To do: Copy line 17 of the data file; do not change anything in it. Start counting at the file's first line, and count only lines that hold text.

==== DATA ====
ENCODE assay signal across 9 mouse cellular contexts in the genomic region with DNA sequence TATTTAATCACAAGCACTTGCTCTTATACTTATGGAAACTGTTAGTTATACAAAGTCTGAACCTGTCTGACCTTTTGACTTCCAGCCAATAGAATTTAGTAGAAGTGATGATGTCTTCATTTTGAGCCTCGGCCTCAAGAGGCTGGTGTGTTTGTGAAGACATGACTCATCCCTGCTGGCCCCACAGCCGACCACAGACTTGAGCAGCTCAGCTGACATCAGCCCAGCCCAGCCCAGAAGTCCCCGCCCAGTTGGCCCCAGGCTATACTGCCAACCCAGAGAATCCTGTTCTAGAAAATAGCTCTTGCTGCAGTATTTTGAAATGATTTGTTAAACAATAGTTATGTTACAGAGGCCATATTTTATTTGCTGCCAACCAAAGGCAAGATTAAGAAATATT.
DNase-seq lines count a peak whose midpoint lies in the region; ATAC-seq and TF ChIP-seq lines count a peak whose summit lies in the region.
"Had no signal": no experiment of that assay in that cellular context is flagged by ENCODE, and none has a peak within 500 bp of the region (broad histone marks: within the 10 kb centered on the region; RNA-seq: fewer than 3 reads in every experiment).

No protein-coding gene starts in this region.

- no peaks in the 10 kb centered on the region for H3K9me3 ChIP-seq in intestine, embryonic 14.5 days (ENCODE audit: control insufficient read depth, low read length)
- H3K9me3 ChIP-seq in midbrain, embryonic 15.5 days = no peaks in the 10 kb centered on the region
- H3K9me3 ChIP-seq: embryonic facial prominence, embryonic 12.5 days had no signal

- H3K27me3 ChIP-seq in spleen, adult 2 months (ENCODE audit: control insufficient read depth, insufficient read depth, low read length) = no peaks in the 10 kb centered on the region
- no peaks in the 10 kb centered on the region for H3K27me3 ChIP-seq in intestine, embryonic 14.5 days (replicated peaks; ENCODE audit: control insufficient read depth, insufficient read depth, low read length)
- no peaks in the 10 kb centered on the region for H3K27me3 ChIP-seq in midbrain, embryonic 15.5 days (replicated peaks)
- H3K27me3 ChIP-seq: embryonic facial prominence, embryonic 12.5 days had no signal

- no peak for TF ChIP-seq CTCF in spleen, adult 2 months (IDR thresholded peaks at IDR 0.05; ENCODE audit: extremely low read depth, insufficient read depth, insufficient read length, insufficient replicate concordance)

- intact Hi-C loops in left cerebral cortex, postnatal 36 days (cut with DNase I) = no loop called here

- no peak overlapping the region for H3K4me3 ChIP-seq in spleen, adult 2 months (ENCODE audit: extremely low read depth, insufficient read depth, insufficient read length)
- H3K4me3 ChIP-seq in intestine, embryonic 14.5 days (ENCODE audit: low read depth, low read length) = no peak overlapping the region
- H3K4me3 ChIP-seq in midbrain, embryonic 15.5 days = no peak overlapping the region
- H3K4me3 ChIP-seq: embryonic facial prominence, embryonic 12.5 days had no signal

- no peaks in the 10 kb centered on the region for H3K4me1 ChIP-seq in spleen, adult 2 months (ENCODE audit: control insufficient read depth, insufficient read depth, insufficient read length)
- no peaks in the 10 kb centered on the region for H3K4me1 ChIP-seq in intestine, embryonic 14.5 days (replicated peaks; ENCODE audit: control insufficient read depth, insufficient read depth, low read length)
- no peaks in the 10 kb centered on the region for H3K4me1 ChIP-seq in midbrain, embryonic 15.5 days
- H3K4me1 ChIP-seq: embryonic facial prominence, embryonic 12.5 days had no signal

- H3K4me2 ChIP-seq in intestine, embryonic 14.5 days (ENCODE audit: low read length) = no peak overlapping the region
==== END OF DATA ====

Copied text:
- H3K4me3 ChIP-seq: embryonic facial prominence, embryonic 12.5 days had no signal